White House to Publish Revise Methane Rules This Week

WASHINGTON (AP) – Attempts to reverse an Obama-era rule aimed at curbing methane emissions have cleared a critical hurdle, the Interior Department announced Monday.

The department says the Trump administration’s replacement rule will be entered into the Federal Register this week.

The methane rule has been at the center of multiple court battles and fierce debate in Congress. President Barack Obama finalized the rule, which limits methane emissions from oil and gas developers on federal land, in November 2016.

That same year, the Bureau of Land Management estimated the regulation would prevent as much as 180,000 tons of methane emissions annually or the equivalent of taking nearly 950,000 cars off the road.

The Trump administration’s Interior Department first attempted to formally roll the protection back last fall but failed when U.S. District Judge Elizabeth Laporte ruled the Interior Department  was unable to provide a sufficient explanation for its decision to change the regulation.

“The rule’s purpose was to reduce waste of natural gas from venting, flaring and leaks during oil and natural gas production activities on onshore federal and Indian (other than Osage Tribe) leases … and also clarify when produced gas lost through venting, flaring or leaks is subject to royalties, and when oil and gas production may be used royalty free –onsite,” Laporte’s October order stated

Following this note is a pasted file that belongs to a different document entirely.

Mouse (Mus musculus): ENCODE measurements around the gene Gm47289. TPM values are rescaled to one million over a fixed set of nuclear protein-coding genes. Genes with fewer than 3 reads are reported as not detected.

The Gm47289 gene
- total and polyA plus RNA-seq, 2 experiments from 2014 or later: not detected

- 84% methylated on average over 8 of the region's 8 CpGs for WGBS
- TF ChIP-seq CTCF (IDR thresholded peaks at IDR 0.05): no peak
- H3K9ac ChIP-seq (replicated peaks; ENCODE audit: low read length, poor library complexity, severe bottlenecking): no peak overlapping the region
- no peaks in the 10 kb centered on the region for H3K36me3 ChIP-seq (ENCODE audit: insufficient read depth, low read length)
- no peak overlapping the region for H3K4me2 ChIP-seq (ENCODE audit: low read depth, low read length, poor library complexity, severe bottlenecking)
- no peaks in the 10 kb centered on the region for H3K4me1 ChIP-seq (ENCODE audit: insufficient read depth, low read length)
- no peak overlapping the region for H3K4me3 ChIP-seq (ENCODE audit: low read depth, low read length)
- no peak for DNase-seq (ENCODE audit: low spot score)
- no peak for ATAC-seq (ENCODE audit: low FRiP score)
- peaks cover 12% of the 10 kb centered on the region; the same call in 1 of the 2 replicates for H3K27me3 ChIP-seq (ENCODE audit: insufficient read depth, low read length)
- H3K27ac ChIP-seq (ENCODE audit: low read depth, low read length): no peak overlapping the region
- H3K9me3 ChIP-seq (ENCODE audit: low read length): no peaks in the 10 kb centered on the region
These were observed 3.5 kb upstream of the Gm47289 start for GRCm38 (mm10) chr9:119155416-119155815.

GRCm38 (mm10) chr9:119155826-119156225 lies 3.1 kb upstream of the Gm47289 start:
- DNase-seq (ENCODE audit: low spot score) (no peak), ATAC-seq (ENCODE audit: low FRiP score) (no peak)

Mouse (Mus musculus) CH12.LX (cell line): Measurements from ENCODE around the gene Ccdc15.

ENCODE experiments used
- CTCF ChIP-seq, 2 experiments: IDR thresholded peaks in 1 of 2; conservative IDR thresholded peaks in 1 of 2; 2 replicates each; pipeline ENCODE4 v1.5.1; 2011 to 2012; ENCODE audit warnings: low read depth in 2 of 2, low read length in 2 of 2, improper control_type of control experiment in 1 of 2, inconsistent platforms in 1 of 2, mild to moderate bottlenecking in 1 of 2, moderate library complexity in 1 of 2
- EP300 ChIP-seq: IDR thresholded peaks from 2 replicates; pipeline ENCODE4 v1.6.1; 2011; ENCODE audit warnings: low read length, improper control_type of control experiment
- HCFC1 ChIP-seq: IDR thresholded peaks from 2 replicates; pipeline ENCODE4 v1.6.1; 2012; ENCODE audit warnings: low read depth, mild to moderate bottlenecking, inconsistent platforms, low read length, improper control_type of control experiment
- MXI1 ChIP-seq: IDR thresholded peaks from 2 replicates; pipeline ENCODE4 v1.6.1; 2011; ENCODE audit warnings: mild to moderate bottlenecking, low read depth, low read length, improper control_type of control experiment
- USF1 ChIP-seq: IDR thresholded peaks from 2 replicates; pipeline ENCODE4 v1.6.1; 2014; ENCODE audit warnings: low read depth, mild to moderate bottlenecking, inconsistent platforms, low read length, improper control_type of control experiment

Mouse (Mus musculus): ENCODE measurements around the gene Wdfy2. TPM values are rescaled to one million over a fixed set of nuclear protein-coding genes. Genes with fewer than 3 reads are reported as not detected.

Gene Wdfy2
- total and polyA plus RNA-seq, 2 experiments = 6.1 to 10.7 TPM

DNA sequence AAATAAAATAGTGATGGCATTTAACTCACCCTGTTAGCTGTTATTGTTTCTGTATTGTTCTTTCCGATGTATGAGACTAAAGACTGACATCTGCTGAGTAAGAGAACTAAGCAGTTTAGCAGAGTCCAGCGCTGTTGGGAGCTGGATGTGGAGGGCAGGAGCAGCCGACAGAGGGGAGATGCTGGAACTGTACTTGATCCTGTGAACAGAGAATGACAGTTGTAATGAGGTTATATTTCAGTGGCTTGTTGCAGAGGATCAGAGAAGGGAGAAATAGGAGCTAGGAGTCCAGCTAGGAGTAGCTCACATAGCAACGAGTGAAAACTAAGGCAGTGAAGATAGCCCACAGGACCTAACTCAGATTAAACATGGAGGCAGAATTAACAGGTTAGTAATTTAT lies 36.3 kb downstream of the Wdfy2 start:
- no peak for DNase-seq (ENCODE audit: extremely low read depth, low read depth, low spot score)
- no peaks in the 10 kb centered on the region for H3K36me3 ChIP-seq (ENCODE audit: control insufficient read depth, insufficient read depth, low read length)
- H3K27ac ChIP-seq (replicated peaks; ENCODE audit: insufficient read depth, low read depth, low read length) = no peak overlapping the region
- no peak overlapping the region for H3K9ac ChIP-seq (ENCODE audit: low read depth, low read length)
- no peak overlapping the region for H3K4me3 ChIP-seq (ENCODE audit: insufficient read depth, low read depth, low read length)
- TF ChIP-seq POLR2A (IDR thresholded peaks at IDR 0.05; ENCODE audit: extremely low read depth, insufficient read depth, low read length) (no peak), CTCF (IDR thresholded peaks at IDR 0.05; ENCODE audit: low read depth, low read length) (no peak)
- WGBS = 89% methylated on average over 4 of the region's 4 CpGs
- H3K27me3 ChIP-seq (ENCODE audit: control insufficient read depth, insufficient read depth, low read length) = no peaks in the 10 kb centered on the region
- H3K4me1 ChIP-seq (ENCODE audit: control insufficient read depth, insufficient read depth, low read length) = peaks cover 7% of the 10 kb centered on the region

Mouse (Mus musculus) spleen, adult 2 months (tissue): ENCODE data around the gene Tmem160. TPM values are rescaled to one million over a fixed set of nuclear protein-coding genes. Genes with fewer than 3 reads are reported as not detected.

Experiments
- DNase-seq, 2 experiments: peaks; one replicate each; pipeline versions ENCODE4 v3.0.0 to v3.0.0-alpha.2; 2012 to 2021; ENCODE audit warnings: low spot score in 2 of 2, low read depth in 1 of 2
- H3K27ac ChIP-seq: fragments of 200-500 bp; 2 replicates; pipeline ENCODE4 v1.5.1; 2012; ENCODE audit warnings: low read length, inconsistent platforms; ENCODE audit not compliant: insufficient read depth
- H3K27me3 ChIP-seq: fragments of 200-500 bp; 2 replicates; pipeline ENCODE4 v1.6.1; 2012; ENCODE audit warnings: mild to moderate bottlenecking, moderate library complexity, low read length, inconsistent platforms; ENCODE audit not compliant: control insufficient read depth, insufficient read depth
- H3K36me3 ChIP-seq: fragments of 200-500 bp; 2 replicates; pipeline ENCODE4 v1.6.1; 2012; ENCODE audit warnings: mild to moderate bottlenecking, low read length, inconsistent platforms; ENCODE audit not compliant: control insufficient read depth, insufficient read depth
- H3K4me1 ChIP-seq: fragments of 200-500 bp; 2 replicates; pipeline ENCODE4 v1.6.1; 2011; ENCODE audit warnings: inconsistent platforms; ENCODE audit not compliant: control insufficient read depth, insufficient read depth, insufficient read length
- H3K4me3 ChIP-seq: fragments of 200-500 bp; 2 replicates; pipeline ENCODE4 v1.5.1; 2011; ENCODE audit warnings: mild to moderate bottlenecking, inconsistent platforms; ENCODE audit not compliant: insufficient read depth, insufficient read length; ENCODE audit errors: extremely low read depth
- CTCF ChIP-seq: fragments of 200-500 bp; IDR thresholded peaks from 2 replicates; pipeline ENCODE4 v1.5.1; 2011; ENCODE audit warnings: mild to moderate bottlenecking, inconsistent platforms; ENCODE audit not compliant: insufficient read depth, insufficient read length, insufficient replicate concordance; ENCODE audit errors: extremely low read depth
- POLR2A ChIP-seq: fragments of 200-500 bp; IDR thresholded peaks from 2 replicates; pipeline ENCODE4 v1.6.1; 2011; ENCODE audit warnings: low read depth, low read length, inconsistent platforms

As far back as 2014, the judge pointed out, the Bureau of Land Management, or BLM, who was tasked with developing the rule, received response from the Government Accountability Office and the Interior’s Office of the Inspector General suggesting then-existing regulations over waste and royalties were “insufficient and outdated.”

Before the Obama-era rule was implemented, the BLM held multiple forums with residents in Colorado, New Mexico and North Dakota to discuss the regulation’s impact. The bureau received 330,000 public comments on the matter.

Once finalized, the states of Wyoming and Montana, and eventually North Dakota and Texas, challenged the rule in a Wyoming federal court.

The states plus an energy industry group, Western Energy Alliance, argued the Obama administration did not have the authority to regulate air pollution and considered the regulation “arbitrary and capricious.”

The challengers lost and the rule finally went into effect in January 2017.

Then in March, President Donald Trump issued an executive order offering instructions to each “executive agency to review all agency actions that … potentially burden the development or use of domestically produced energy resources and appropriately suspend, revise or rescind those that unduly burden the development of domestic energy resources beyond the degree necessary to protect the public interest or otherwise comply with the law.”

The order prompted newly-appointed Interior Secretary Ryan Zinke to delay the methane emissions rule through January 2019.

The Interior argued its decision to postpone its implementation was due to the exorbitant costs forced on energy developers and similar industry types.

Time to review the rule would help avoid tens of millions of dollars in compliance costs, the BLM said.

According to the Environmental Defense Fund, methane, which is produced both naturally and through manmade efforts, accounts for roughly a quarter of all the manmade global warming the planet is currently experiencing.

Unlike carbon dioxide, the primary contributor to greenhouse gas emissions, methane doesn’t linger in the atmosphere quite as long but its effect is still quite dangerous. Methane absorb the sun’s heat and has been found to be 84 percent more potent in warming the atmosphere after released than carbon dioxide, the EDF reports.